As a resident at Duke University Hospital, Dr. Tweedy encountered Chester, a white patient who “did not want any ‘[black] doctors’ taking care of him,” (Dr. Tweedy 95). Some patients that accepted Dr. Tweedy as their assigned physician, “took one look at [Dr. Tweedy] and inquired about [his] basketball skills,” (Dr. Tweedy, 98). While Dr. Tweedy “worried less about [patients’] perception that [he] must be a good basketball player than [he] did a question specific to his future: Would they doubt [his] ability to be a competent doctor?” (Dr. Tweedy, 100). Dr. Tweedy attended medical school beaming with aspirations of becoming an exceptional physician, but a plethora of these ambitious thoughts were depleted by racist patients to which he was present to alleviate their pain. Dr. Tweedy goes on to describe a similar situation where black doctors were previously overlooked for their white patient’s treatment plan. “As one medical subspecialist phrased it: ‘we have just met and they want someone else. I don’t think that most patients want to discriminate against me… But patients sometimes expect us not to do a good job or as well as somebody else would do,” (Dr. Tweedy, 101). The preconceived ideas regarding black persons prior to the Civil Rights Act of 1968 were either retained by older patients, or passed down to their children, subjecting almost all black physicians to this treatment. For Dr. Tweedy, the discrimination he experienced strained his relationship with medicine and his mental health. Rather than focusing on the patients he was assigned for the day, Dr. Tweedy could not cease his anxiety regarding Chester. “How would Chester cope with this situation? Would he request another doctor? If not, would he continue to refuse to speak with me? Would he allow me to draw blood or do other procedures on him? Would I have to deal with a family full of people who shared his prejudices?” (Dr. Tweedy, 102).

As the United States has reached its fifty-third year since the Civil Rights Act was authorized, many black physicians continue to experience oppression in the field of healthcare. For some white Americans, a sense of detachment regarding racial equity exists and multiplies in the course of time. For those who do not experience racism firsthand, this issue may appear as a complication of the past. This notion is displayed in a 2019 study, conducted by the Pew Research Center, where seventy-one percent of black Americans believe that race relations in the United States are bad, compared to fifty-six percent of white Americans who believe they are bad (Race in America, 2019).

Racial Disparities in Health Care: Present Day

Time cannot heal all wounds. Black physicians still are discriminated against today, and every day. These black physicians are physicians that diligently worked to attain the career of their dreams; a career in healing someone’s mother, son, or friend. These physicians, who have earned medical degrees from Harvard, Stanford, and Duke, are surely overqualified for their jobs. Yet, black physicians face the fear of discrimination prior to attending work every day. Thomas Watson saw this in the 1970’s, Dr. Tweedy in the 90’s, and Dr. Seema Yasmin in the 2010’s. In Dr. Yasmin’s poem, When the Patient Asked for a White Doctor, Dr. Yasmin explores the stereotypes to which she believes her patient, who asked for a new, white doctor, believes Dr. Yasmin accurately fits. As Dr. Yasmin is assumed to have cooperated, she informs readers that she “danced away her ruin beneath a black girl’s melody,” and likely moved on to the next patient (Dr. Yasmin, lines 19-20).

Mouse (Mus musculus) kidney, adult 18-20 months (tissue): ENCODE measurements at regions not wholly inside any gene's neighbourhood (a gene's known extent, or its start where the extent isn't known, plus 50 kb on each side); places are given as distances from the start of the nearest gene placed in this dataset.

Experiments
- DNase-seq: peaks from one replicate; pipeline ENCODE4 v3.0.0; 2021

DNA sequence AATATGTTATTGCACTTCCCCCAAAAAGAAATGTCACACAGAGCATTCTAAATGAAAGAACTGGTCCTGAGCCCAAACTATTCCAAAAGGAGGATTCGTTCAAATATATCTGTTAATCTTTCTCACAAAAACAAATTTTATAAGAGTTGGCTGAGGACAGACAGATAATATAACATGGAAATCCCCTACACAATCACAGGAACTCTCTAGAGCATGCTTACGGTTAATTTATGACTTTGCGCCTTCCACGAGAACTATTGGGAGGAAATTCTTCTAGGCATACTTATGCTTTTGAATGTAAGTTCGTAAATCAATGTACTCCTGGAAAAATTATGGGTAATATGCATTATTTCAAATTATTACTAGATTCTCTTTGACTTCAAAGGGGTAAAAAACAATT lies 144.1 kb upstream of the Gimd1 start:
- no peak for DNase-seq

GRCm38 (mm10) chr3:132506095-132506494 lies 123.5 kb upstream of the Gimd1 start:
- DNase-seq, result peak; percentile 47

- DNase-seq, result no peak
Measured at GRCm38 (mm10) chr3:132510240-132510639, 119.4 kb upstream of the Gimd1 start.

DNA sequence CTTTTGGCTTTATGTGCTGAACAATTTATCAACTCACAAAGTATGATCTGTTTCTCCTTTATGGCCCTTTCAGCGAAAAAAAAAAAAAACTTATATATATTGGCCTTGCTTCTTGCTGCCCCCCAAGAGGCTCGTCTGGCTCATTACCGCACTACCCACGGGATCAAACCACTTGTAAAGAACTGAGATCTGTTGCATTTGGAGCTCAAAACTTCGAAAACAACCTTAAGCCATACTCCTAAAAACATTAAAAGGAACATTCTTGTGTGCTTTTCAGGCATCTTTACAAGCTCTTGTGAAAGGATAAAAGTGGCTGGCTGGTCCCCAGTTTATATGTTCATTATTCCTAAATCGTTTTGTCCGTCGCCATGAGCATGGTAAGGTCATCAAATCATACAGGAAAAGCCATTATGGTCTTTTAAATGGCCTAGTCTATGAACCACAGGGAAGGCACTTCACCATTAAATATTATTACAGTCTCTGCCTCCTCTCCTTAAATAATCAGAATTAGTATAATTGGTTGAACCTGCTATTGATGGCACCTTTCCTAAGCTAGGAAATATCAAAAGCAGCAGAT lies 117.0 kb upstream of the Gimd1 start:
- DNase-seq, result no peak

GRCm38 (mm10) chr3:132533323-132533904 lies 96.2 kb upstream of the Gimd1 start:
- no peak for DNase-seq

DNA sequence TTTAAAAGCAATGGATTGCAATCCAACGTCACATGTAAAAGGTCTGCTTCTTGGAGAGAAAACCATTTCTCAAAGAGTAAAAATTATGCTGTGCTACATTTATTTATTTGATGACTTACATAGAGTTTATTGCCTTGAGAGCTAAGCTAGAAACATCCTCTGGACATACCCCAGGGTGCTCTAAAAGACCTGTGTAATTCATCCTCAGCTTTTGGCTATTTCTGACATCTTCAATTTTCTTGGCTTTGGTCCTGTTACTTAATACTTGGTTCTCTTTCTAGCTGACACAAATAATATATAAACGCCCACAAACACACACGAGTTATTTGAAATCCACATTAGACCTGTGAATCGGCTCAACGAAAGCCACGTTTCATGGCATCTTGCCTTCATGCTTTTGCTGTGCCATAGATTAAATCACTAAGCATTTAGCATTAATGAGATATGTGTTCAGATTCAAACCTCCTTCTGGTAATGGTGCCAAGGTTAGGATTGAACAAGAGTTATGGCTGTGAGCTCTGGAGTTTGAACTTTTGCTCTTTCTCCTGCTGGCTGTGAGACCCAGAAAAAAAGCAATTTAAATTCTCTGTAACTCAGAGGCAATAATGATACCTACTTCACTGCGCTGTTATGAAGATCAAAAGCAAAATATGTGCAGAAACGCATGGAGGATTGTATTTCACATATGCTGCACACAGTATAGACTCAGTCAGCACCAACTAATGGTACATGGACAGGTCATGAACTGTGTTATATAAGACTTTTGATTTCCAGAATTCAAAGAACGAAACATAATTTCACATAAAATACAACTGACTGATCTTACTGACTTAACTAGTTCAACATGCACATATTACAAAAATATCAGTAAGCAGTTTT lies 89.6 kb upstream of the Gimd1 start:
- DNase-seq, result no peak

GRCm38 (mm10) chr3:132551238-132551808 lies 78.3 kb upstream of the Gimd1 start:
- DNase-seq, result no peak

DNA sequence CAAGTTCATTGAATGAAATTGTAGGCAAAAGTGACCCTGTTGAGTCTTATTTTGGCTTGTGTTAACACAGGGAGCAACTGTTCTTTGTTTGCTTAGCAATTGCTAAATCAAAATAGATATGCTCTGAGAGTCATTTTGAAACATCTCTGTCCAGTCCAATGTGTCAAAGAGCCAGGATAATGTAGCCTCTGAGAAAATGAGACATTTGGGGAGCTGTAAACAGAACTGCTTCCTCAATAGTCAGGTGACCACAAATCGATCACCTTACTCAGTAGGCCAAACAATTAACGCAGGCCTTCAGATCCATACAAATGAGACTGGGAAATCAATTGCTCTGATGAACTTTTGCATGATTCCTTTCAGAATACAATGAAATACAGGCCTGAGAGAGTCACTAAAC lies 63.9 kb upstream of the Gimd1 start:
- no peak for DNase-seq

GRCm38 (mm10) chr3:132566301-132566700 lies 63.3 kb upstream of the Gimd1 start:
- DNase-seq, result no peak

Why, though, is the United States frozen in a stalemate where black persons simply must accept unrelentless racism? As Dr. Max J. Romano tells readers in his article, “White Privilege in a White Coat: How Racism Shaped my Medical Education,” “white physicians seldom ask how their own racial privilege reinforces a white supremacist culture,” (Dr. Romano, 2018). White Americans associate the degree of racial reconstruction with increasing time, while black physicians and persons are still hindered by structures of inequality today, structures that have not been socially deconstructed due to the prolonged views of black persons in the Civil War and post-Civil War era.


As black physician experiences are juxtaposed in the post-Civil Rights Era, the late-twentieth century, and the present 2000’s, readers and listeners repeatedly observe identical accounts from healthcare employees. Although over half a century separate Thomas Watson’s account and Dr. Yasmin’s account, the same story is told white supremacy remains in control of the United States’ healthcare system. The United States has failed to heed ongoing racial inequality after the Civil Rights Act of 1968. As Dr. Romano informs readers, “failure to confront racism within the medical profession has implications for the patients…  infants of color continue to die at higher rates, children of color get less needed care, and adults of color receive poorer quality care than their white counterparts, and the trends are not improving,” (Romano, 2018). 

Policies must be changed to accommodate the lack of reconstruction following the post-Civil Rights Era. Black persons have been subjected to inadequate resources, including housing, education, and employment, since Jim Crow laws were enacted following the abolition of slavery. The stereotypes that have been created as a product of segregation do not allow space for black persons in the medical field, which leads to mass discrimination. What principle do Americans stand by if black physicians continue to be oppressed by their own patients? We must not neglect this matter any longer. Public schools must become more diverse to include black students. Black students must be immersed in science, technology, engineering, and math programs. Black students must be granted equal access to honors and Advanced Placement courses and exposed to college-like settings in high school. Black physicians must be seen for more than their skin color; they have brilliant minds that earned the right to practice medicine. They possess empathy and compassion, and they yearn to heal patients.